As it happens, EMI's set doesn't include the Dvorak, which makes this excellent transfer doubly welcome. Slava's rich tone, rapt, soft playing and distinctive phrasing are usefully complemented by Sir Adrian Boult's structure-conscious conducting, while the Saint-Saens A minor Concerto - a delightful work crammed full of gorgeous tunes - finds Rostropovich summoning an impressive repertoire of virtuoso gestures. Again, the conducting is both expert and assured, whereas the closing selection of short pieces employs the talents of pianist Alexander Dedyukhin. It's a dazzling sequence, whether dancing among David Popper's elves or singing wordless in Rachmaninov's Vocalise.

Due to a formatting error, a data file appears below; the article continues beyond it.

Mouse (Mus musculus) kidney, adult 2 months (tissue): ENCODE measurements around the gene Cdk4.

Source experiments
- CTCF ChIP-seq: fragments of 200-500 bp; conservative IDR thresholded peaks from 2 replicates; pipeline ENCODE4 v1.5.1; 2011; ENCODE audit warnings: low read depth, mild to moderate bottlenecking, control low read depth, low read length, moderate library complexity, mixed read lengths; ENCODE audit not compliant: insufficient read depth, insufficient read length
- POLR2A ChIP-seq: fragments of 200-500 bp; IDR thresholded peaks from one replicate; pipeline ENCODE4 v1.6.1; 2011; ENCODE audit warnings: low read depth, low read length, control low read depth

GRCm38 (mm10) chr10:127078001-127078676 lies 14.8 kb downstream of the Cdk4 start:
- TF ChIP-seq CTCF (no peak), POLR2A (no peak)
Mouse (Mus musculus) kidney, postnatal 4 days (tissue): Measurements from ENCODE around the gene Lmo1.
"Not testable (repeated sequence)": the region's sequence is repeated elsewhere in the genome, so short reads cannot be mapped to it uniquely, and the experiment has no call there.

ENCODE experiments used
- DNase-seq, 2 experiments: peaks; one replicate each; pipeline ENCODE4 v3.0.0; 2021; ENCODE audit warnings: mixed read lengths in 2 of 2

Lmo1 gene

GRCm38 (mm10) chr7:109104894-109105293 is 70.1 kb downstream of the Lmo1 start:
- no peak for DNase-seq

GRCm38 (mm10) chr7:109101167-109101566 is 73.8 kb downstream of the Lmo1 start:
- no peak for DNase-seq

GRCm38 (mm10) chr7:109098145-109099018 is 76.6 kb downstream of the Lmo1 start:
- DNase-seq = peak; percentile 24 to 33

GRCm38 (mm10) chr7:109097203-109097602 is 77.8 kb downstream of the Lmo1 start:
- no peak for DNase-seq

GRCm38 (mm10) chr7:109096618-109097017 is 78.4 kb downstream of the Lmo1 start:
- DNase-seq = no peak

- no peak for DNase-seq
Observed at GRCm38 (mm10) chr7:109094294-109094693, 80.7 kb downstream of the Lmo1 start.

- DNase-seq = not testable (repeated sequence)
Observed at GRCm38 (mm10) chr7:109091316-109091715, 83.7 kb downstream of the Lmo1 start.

Slava can make us laugh with Debussy's Minstrels or dream with Clair de lune; but perhaps the most memorable track of all is the 11th Study from Scriabin's Op 8 as arranged by Piatigorsky - a tender aside among passionate embraces.